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Robert Bloch

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CALIFORNIA | LOCAL
September 25, 1994 | BURT A. FOLKART, TIMES STAFF WRITER
Robert Bloch, a master of the macabre who made the word psycho synonymous with mental disorders and chilling entertainment, has died at his Los Angeles home. Harlan Ellison, his longtime friend and fellow author, said Saturday that Bloch--who was writing of grisly doings decades before Hannibal Lecter savored his first victim--was 74. "The death of Robert Bloch closes that door on the Golden Age of fantasy writing," said Ellison, another noted writer.
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ENTERTAINMENT
November 21, 2012 | By Kenneth Turan, Los Angeles Times Film Critic
Few directors put up as convincing a mask as Alfred Hitchcock or were as adept at using that public face to sell their work to the wider world. But what was the master of suspense really like in his private moments? Do we even want to know? With Anthony Hopkins as the great helmsman and Helen Mirren as Alma Reville, his wife of more than 50 years, "Hitchcock" puts major league star power at the service of its peek-behind-closed-doors premise. But whatever that relationship was like in real life, this is one cinematic portrait of a marriage we could have lived without.
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ENTERTAINMENT
September 21, 1986
I imagine several readers will inform your photo-caption writer that Vilma Banky did not adore Valentino in "The Sheik." It was Agnes Ayres who did the adoring, while Banky took over in "The Son of the Sheik." But I wonder how many will also pass the word that Valentino does not play an Arab in either film. Although raised as an Arab and given an Arab name, he turns out to be 100% Aryan--in fact he's an English lord, just like Tarzan, and thus legally entitled to rape and even marry a Nordic blonde.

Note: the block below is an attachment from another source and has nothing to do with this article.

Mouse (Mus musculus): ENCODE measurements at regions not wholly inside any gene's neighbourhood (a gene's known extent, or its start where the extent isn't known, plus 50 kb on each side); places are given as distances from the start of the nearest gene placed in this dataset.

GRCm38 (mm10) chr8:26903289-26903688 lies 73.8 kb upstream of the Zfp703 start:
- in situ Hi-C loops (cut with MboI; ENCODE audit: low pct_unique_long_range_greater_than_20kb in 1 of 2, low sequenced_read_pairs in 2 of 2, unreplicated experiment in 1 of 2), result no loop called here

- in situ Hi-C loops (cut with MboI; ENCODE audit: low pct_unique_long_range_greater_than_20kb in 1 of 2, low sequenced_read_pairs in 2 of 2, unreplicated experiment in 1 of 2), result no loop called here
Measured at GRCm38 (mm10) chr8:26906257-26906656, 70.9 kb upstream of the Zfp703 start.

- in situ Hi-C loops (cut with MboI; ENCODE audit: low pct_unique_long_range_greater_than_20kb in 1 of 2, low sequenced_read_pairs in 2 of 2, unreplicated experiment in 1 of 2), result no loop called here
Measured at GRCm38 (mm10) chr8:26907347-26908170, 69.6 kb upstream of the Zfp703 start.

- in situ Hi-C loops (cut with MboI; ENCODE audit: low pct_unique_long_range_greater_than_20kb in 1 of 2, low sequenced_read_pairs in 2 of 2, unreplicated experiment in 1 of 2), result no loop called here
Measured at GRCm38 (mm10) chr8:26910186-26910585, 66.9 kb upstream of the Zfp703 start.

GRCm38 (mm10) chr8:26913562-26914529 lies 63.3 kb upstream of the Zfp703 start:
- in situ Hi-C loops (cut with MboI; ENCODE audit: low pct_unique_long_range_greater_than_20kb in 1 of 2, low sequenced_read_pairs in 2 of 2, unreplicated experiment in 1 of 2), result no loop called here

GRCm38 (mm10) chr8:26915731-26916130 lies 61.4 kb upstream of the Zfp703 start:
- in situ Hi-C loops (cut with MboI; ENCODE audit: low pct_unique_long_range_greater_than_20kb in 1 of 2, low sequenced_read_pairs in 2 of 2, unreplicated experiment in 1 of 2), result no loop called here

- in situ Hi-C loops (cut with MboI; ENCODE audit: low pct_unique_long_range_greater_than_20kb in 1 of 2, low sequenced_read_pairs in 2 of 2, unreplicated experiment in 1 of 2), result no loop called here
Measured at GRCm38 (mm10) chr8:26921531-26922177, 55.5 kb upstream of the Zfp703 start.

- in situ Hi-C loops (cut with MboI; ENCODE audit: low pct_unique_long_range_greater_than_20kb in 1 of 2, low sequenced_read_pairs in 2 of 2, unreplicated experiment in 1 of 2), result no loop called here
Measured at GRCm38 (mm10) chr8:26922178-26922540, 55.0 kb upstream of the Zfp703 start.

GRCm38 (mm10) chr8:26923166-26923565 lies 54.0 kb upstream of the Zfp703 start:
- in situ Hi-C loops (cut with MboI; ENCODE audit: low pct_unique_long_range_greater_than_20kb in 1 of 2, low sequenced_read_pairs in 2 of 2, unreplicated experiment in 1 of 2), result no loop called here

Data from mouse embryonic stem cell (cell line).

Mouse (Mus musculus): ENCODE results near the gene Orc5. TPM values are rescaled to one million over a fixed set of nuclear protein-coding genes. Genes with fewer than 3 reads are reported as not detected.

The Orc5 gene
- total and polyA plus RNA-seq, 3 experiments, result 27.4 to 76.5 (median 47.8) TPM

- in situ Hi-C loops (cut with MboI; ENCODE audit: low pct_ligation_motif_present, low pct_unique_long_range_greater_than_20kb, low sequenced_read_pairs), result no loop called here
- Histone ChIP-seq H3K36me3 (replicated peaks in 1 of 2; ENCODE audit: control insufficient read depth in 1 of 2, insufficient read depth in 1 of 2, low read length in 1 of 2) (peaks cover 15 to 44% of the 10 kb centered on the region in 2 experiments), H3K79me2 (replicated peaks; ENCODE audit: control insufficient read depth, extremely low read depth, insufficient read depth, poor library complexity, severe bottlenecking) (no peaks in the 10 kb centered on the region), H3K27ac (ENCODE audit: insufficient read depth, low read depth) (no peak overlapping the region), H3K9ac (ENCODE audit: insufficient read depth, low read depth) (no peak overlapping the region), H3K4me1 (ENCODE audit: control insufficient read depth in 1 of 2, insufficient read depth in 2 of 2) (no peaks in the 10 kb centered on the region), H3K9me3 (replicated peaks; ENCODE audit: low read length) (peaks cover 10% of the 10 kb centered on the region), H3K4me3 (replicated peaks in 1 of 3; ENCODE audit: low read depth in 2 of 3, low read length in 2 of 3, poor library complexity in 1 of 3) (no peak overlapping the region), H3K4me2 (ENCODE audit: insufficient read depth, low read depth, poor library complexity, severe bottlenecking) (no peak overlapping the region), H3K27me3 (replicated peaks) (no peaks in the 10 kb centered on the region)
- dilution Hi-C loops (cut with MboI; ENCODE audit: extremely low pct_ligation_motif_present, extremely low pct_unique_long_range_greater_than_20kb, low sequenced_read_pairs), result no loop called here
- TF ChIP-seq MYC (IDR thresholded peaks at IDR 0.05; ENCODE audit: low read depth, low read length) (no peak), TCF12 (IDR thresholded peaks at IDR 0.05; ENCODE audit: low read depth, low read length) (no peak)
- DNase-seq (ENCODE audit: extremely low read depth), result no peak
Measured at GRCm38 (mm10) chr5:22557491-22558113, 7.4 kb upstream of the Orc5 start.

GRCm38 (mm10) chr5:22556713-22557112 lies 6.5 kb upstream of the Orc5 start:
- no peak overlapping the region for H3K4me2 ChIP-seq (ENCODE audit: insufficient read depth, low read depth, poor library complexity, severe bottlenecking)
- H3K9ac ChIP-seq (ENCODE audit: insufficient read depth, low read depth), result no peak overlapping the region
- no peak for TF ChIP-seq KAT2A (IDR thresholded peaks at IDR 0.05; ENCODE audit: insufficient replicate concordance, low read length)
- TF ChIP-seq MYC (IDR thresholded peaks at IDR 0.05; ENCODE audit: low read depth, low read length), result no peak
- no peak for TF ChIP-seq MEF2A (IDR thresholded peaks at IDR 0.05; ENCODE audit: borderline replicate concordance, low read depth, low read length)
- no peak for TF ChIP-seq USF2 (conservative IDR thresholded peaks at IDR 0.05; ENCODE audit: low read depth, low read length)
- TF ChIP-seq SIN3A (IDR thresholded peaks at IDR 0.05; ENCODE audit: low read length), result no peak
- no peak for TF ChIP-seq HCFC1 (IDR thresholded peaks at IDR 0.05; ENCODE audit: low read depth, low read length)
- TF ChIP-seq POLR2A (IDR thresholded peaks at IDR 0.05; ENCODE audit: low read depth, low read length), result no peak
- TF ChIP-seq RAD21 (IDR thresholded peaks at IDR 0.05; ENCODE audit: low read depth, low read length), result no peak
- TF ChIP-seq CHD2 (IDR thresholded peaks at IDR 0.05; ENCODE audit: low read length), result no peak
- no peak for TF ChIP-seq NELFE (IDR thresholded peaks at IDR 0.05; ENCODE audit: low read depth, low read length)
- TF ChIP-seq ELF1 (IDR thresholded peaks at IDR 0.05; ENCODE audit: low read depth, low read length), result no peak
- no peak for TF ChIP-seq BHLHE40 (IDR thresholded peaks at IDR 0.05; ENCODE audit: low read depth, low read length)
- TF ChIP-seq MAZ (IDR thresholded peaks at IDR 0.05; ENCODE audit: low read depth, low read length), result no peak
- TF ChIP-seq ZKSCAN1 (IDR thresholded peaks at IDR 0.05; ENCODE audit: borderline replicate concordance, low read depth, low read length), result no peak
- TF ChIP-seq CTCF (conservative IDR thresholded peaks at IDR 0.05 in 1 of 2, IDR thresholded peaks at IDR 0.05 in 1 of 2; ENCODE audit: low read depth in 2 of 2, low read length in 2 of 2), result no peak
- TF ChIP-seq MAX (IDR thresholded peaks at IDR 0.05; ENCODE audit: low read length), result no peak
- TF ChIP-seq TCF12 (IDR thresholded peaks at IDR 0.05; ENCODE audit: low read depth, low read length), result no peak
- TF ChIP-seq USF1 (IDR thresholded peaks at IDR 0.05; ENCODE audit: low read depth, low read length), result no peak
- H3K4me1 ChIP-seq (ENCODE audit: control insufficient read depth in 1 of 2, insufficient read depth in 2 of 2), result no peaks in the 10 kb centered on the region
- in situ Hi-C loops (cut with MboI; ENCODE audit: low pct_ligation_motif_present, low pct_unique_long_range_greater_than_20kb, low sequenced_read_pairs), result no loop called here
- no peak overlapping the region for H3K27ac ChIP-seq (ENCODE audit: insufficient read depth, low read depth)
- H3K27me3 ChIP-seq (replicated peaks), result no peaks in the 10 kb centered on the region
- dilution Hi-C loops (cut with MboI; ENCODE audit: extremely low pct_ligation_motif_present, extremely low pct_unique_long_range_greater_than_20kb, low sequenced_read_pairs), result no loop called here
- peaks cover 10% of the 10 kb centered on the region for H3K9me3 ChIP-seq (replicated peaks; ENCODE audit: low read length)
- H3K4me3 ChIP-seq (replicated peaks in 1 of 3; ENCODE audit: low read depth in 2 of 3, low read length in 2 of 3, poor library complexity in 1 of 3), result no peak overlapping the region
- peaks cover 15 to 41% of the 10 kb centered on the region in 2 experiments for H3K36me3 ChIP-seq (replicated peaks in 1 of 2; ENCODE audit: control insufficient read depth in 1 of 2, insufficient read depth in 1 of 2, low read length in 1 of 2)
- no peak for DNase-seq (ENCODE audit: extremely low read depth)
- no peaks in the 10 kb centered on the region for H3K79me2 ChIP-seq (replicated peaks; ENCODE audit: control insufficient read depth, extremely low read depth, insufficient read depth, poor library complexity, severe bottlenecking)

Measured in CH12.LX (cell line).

CALIFORNIA | LOCAL
September 25, 1994 | BURT A. FOLKART, TIMES STAFF WRITER
Robert Bloch, a master of the macabre who made the word psycho synonymous with mental disorders and chilling entertainment, has died at his Los Angeles home. Harlan Ellison, his longtime friend and fellow author, said Saturday that Bloch--who was writing of grisly doings decades before Hannibal Lecter savored his first victim--was 74. "The death of Robert Bloch closes that door on the Golden Age of fantasy writing," said Ellison, another noted writer.
NEWS
May 30, 1987 | TERRY BROOKS, Terry Brooks is the author of the fantasy adventure novel "Magic Kingdom for Sale/Sold" (Del Rey). and
Lost in Time and Space With Lefty Feep by Robert Bloch (Creatures at Large, 1082 Grand Teton Drive, Pacifica, Calif. 94044: $12.95, paperback; $40, limited edition hard cover; 258 pp., illustrated) Robert Bloch is probably best known as the creator of "Psycho," the horror novel that dispatched forever a good number of its characters and, in the process, our complacency toward sleepy roadside motels and steamed-over shower stalls.
ENTERTAINMENT
June 3, 1990
A couple of points about "Hitchcock's Throwaway Masterpiece," Marc Shapiro's May 27 article about the movie "Psycho": Ed Gein, the murderer on whom director Alfred Hitchcock's classic horror thriller was loosely based, wasn't from Michigan (as indicated in the article). He lived on a farm outside Plainfield, a town of about 600 people in central Wisconsin. While I'm a Hitchcock fan and thoroughly enjoyed "Psycho," the true story of Gein is at least as interesting as the movie's story.
ENTERTAINMENT
November 21, 2012 | By Kenneth Turan, Los Angeles Times Film Critic